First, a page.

Chairman Jeb Hensarling

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Three Things You Need to Know About The FSOC
Posted by on May 21, 2013

Tomorrow, Treasury Secretary Lew will deliver his annual report on the Financial Stability Oversight Council (FSOC). Here’s three things you need to know about FSOC:


1. The FSOC is failing to effectively monitor and mitigate systemic risk

The Government Accountability Office (GAO) noted in an audit report to Congress in September 2012, the FSOC has “not developed a structure that supports having a systematic or comprehensive process for identifying potential emerging threats.” And just last month,  witnesses testifying on behalf of the Federal Reserve and Federal Deposit Insurance Corporation (FDIC) -- both FSOC member organizations -- similarly failed to provide any metrics to identify “grave threats” to the nation’s financial stability.


Given the FSOC’s issues with even identifying threats, it’s clear the FSOC is presently incapable of effectively responding to those threats. This failure to explicitly prioritize systemic risks leaves policymakers without the information they need to allocate scarce resources to the most serious threats to our economy.


2. The FSOC is failing to effectively coordinate member-agency rulemaking


In the last year, the FSOC’s member agencies have publicly disagreed about the implementation of Basel III, swaps regulation, cross-border resolution, and the Volcker Rule. These disagreements create significant uncertainty for market participants, and this uncertainty imposes unnecessary costs on the economy. Unfortunately, as Congresswoman Ann Wagner’s recent questioning shows, the FSOC is unable to even identify these costs.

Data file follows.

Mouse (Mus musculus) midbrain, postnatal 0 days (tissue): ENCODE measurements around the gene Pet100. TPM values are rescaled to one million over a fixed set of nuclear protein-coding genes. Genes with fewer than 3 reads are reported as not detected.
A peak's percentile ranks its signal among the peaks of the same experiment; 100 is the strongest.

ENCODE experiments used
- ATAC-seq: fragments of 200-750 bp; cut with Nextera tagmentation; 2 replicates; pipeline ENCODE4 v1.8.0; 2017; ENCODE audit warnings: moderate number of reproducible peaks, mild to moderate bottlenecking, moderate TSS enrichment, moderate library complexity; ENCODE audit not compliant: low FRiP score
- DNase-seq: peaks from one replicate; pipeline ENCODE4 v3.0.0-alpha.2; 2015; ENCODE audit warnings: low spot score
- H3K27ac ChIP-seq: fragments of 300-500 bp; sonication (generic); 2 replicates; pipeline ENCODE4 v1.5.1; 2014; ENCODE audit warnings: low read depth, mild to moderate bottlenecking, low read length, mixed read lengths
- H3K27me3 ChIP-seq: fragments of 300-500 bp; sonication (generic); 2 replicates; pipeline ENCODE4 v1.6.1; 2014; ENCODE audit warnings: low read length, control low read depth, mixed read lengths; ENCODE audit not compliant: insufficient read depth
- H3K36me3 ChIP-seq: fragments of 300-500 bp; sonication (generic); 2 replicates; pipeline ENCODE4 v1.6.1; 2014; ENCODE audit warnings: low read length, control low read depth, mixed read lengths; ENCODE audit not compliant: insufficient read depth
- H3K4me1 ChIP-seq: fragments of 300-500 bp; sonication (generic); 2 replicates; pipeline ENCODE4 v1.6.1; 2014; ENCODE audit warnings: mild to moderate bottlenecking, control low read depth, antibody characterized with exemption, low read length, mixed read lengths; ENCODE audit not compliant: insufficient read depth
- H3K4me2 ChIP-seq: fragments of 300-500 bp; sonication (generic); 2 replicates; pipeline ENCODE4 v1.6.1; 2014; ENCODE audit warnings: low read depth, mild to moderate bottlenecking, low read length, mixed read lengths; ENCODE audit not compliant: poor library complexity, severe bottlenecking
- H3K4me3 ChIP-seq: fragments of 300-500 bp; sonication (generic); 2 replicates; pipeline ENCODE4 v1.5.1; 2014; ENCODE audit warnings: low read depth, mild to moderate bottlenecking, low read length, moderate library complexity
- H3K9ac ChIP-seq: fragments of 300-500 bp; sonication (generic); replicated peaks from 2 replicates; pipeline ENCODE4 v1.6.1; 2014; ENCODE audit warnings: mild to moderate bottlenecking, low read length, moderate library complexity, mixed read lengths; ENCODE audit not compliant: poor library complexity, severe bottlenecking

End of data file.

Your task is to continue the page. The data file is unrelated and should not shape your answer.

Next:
3. Despite it’s statutory purpose, FSOC fails to end too-big-to-fail


The Dodd-Frank Act directs the FSOC to “promote market discipline, by eliminating expectations on the part of shareholders, creditors, and counterparties of such companies that the U.S. government will shield them from losses in the event of failure.” But in its 2013 annual report, the FSOC candidly admits that the “credit rating agencies continue to factor a systemic support uplift into the long-term credit ratings of the largest U.S. financial institutions,” which denotes “the perception that the actions of government authorities during the recent crisis imply a guarantee” to institutions perceived to be “too big to fail.”


To put it more bluntly, the FSOC itself admits its own failure to fulfill its duty established by Dodd-Frank.
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